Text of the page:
The Telegraph
Since 1st March, 1999
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Jharkhand fuel to Orissa fire

Ranchi, Jan. 2: Tribal leaders of Jharkhand have vowed to intensify their struggle against “outsiders” intending to set up industrial units in the state following the death of tribals in alleged police firing in neighbouring Orissa.

The tribals of Kalinga Nagar, in Orissa’s Jajpur district, were reportedly opposing the construction of a boundary wall coming up for a Tata steel plant when trouble broke out today.

The tribals reportedly threw stones at the policemen, injuring several of them. Some of the injured tribals, however, said they retaliated only after the police fired.

The tribals, mostly from the villages situated around the Kalinga Nagar industrial complex, then turned violent and hacked a policeman to death.

The area of Kalinga Nagar is being developed as a steel hub, but the tribals are opposed to it. They believe the project would alienate them from their land.

In Jharkhand, too, there are plans to set up steel plants in the state, which is rich in ore. Steel tycoon Lakshmi Mittal has signed an MoU with the state government.

But Jamin Bachao Andolan convener and former Congress MLA Deo Kumar Dhan has decided to take up the cause of the Orissa tribals. Reacting to the alleged police firing deaths, he said a meeting of 30 villages, spread over the Manoharpur area in Singhbhum district, has been called tomorrow to intensify the “people’s resistance” against the proposed Mittal steel project in the region.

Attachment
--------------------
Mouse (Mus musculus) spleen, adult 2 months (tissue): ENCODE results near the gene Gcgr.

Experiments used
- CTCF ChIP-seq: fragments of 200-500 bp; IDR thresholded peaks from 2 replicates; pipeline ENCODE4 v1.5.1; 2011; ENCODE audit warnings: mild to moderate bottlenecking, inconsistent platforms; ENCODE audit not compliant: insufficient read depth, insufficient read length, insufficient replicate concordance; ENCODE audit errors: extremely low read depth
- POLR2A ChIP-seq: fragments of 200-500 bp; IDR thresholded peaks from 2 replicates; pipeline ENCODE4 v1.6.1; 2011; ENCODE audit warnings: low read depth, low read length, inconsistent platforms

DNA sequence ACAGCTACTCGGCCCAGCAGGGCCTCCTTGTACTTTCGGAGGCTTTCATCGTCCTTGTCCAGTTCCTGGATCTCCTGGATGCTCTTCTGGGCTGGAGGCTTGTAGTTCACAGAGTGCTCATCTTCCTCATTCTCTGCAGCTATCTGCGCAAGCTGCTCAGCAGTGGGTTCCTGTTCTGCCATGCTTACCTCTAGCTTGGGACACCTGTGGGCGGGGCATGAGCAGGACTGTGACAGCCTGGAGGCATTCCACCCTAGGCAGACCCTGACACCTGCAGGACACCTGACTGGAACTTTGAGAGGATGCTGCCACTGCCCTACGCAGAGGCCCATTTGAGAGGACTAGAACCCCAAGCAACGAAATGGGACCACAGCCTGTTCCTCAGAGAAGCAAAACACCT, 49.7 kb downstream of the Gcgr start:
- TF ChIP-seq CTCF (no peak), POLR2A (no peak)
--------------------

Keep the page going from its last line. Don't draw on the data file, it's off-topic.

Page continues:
“Tomorrow’s protest rally is to be followed by another such meet at Karra in Ranchi on January 10. All outsiders, who cannot speak the mundari tongue, would be prohibited entry into the tribal dominated areas,” Dhan stressed.

He said his organisation would not resort to violence, but emphasised that they were ready to face the police bullets to stop further alienation of tribals from their land.

When asked if they were opposed to speedy industrialisation of the state, Dhan said they were committed to their promise to not let outsiders set foot on tribal land in the state. “Jan denge par jamin nahin denge (We will give up our lives rather than part with our land),” he said.

Dhan said that there have been instances when tribals have given their agricultural land to others on the condition that 50 per cent of the produce is shared with the land holder. “We may agree to allow entrepreneurs to set up units on our lands on the same condition,” he said, but “we shall not sell our lands to outsiders. Ownership of all lands would rest with the original holders”.

Jharkhand Janadhikar Party vice-president Ratan Tirkey stressed that the Orissa incident had only strengthened their resolve not to give even an inch of their plots to the 40 odd entrepreneurs who have so far signed pacts with the state government.

“We have won the battle at Koel Karo where we have forced the state to withdraw construction of the proposed 420-mw hydel project as it would have displaced several lakh tribals. We have thwarted a central move to set up a field firing range at Netarhat. We will win this battle too,” Tirkey, also a spokesman of the Adivasi Janadhikar Morcha, said.

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